Case in point, the housing "crisis." Part of me wants to feel pity for the millions of people out there who bought their big fancy homes, with their 0% down ARMs, and are now losing their homes. Really I do. Unfortunately, the cynical and resentful side of me is relishes in their misfortune.
Why? You know why. You think it too. Many of you try to deny the anger, but it's there. Others of you try to let it go, but it's hard to swallow.
Alin and I work really hard. Sometimes even nights and weekends. We pay our fair share of taxes. We pay Alin's school loans, always on time. We do not live on credit. We help out family both financially and with our time. With all that, we even try and save for our retirement and a down payment for our first home.
But others are not so righteous. Others do not take their responsibilities as members of society so seriously. It's painfully obviously if you spend a little time checking out open houses. What we've been finding is just infuriating. People are in trouble. Thousands are desperately trying to unload the homes they bought that they couldn't afford.
Rather than owning up to their mistakes, they lie to your face. They insist that the price is a steal! "It's 30% less than what we paid for! We're even losing our down payment!"
But Red Fin tells you truth. With a few taps of the keyboard and clicks of the mouse, it all unfolds. Seller after seller, lying through their teeth to save their own skin. It's maddening. These people deserve to lose their homes.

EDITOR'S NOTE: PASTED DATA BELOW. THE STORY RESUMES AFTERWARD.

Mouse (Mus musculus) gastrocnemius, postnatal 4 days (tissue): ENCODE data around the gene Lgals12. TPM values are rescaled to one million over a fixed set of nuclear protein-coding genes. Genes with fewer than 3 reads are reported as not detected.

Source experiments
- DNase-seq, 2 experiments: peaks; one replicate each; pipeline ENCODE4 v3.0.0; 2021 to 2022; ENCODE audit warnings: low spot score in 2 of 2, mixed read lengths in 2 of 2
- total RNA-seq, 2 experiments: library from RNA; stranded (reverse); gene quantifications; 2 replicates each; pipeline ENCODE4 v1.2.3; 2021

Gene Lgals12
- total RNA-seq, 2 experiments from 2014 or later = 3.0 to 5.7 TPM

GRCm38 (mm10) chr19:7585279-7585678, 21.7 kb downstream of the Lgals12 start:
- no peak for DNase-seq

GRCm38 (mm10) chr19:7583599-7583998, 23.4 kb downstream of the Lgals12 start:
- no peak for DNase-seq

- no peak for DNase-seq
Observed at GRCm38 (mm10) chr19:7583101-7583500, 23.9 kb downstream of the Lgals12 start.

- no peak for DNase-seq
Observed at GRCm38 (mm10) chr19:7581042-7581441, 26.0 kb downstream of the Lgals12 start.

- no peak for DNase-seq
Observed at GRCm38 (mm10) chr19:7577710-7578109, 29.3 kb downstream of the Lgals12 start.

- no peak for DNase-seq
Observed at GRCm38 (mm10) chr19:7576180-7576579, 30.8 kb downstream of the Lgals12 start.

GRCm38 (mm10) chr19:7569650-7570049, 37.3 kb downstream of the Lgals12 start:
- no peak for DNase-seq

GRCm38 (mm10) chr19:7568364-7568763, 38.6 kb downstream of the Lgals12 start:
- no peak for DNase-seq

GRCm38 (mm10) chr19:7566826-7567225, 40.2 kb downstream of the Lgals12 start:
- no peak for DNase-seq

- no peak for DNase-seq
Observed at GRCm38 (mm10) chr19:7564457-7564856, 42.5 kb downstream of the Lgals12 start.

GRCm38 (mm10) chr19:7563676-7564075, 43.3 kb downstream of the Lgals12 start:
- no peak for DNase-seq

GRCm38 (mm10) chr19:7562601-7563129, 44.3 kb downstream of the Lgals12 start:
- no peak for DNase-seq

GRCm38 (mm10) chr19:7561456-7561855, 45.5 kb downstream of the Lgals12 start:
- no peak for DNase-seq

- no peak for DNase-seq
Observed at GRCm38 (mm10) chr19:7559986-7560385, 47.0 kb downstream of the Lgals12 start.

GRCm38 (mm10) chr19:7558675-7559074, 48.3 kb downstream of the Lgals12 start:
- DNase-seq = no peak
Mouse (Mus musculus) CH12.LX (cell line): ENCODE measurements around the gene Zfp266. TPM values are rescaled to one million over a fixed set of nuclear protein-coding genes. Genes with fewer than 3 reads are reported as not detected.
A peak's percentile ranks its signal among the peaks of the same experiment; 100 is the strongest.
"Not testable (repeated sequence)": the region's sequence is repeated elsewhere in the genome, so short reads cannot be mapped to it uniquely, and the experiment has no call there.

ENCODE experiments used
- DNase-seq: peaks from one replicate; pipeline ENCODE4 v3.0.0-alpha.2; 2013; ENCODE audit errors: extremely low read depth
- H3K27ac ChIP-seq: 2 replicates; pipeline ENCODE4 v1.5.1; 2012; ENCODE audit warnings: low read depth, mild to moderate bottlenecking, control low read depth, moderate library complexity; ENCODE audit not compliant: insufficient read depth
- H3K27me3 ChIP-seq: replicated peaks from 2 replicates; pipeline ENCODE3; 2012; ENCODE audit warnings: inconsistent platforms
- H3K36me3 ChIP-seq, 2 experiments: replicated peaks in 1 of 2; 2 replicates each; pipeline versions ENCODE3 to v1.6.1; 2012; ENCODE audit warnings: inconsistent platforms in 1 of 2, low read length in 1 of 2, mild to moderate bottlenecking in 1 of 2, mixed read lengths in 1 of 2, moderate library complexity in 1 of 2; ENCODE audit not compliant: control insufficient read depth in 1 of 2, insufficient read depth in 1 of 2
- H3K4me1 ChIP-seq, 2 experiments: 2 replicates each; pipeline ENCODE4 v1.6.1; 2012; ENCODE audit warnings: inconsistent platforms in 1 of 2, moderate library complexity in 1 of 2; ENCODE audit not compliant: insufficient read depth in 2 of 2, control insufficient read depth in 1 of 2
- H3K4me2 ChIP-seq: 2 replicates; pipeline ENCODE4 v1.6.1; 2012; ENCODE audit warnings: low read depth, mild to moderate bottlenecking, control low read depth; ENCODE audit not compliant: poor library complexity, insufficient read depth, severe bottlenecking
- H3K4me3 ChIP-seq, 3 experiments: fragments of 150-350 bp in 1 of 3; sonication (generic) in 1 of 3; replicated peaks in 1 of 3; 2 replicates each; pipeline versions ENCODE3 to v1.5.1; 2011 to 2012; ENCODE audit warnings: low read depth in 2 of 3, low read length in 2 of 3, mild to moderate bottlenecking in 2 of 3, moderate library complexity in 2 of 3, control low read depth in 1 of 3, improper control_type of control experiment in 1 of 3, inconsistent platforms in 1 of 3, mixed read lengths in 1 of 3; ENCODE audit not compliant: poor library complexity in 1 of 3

People are always ready for the upside from the risks they take, but no one wants to suffer the consequences when things go sour. It's a lack of accountability and an expectation of entitlement that's consuming the soul of our society.
But if you're not complaining about losing your home, you're like me – complaining about how you can't afford to buy one.
We complain about everything. If it's not the squeaky breaks on our new car, it's how your phone drops a call at the same place. Or maybe it's how it takes your computer 1 second longer than you expected to do what you commanded it to – it's always something.
We're all spoiled and we love to complain about it.
I don't know why we do it. Maybe we find it therapeutic? Maybe it helps us feel like our lives have meaning? Whatever the reason, it's stupid.
There are parts of this planet where people go to war because they don't have water to drink. I can drink water any time I want. I just walk 10 feet from this computer, turn a little knob, and out it comes, SIMPLY AMAZING.
I mean think about it! It's un-f#%king-believable that I'm transmitting my thoughts using my computer and a service I don't even pay for directly into your brain through another machine that you're privileged enough to own. And what am I doing with all this amazing technology? Complaining, of course!
What the hell do I have to complain about? My life is incredibly awesome.
But it's hard. We're all selfish. We know the healthy thing to do is to let it go. But the feeling of "it's not right" and the logic of "it's not worth it" create a conflict that we can't seem to resolve – a never ending war between your heart and your brain.
Maybe talking about it will help make sense of it. Maybe it won't. In either case, thanks for reading.